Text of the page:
Amortization Schedule

Amortization Schedule: What It Is and Why You Should Care

Getting a mortgage is perhaps one of the biggest expenses in anyone’s financial journey. Paying these off usually spans a couple of decades if not more, in most cases. Amortization is helpful to understand the costs involved in getting and planning your finances for a mortgage. 

What is amortization?

The reduction in the value of something over time is called amortization. In accounting, amortization involves reducing the value of a loan or an intangible asset, like a patent or trademark, over a period of time. The value of an asset like a car reduces as it grows older (also known as depreciation), and a loan reduces as you make payments. 

Types of amortization

There are mainly two types of amortization: asset and loan. 

Asset amortization: Asset amortization is the process of allocating the cost of an intangible asset over its useful life.  Useful life refers to the period of time over which an asset fulfills its purpose or loses its value. Tangible assets have a projected lifespan over which one decides their monetary or use value. With tangible assets, depreciation is used to understand how and by how much the value of an asset reduces. When applied to intangible assets – like goodwill, patents, trademarks, or copyrights – it is called amortization.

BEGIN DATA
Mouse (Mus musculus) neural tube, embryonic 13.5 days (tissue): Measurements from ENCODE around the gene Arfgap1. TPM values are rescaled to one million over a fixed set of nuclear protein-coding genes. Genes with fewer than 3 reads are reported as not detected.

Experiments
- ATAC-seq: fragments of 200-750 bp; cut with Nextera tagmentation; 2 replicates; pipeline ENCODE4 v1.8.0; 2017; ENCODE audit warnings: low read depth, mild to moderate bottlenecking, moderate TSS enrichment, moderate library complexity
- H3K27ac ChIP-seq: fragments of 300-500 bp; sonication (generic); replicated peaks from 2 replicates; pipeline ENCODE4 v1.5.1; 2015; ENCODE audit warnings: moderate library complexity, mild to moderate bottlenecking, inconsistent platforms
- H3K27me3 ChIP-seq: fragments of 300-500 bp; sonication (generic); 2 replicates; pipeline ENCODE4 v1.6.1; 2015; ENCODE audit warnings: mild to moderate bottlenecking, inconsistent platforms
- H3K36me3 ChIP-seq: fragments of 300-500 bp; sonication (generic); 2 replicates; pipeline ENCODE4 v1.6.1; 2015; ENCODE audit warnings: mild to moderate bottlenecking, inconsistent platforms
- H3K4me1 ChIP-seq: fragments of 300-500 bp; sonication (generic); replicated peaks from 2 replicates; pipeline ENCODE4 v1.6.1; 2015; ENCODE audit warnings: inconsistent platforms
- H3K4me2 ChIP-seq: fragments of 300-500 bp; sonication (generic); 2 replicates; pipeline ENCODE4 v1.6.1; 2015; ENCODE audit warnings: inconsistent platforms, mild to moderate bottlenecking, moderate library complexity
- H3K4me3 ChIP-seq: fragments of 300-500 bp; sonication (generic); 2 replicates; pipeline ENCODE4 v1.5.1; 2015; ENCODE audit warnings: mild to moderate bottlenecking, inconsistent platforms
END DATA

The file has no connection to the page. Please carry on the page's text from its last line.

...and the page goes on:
Loan amortization: Loans can be anything from credit card debt, a mortgage, or a bank loan. Loan amortization indicates the systematic reduction of debt as you pay off the loan through regular, periodic installments. 

What is an amortization schedule?

A loan amortization schedule is a record or table that lists all the regular payments you need to make towards a mortgage over the term of your loan. The payment includes both the amount that will go towards the interest and loan principal. You also see the due dates of these payments. 

At each point, you will be able to see how much principal is remaining, how much you have already paid off, and how much you will owe at any particular time. Initially, a larger part of your payments goes towards paying the interest. As repayment progresses, more of the payment goes towards reducing the loan principal.

The cost of an asset is tied to the revenue it generates during each accounting period. The cost is calculated by deducting the asset cost from the revenue generated that year or that period. The asset is only written off when it is no longer useful.  

Why is amortization important?

Amortization helps in tracking, budgeting, and planning current and future financial investments. For example, if you have an idea of how much mortgage you owe, and there is a sudden cash influx because of a higher-paying job or inheritance funds, you can use these to repay the loan sooner. Understanding how much of the remaining loan consists of interest and how much is the principal can help you make informed decisions about your finances. For example, you may want to consider refinancing your mortgage if the interest rate has decreased.

Amortization of intangible assets can reduce a business’s taxable income, while also reducing the company’s tax liability. This helps investors get a better sense of the company’s true earnings.

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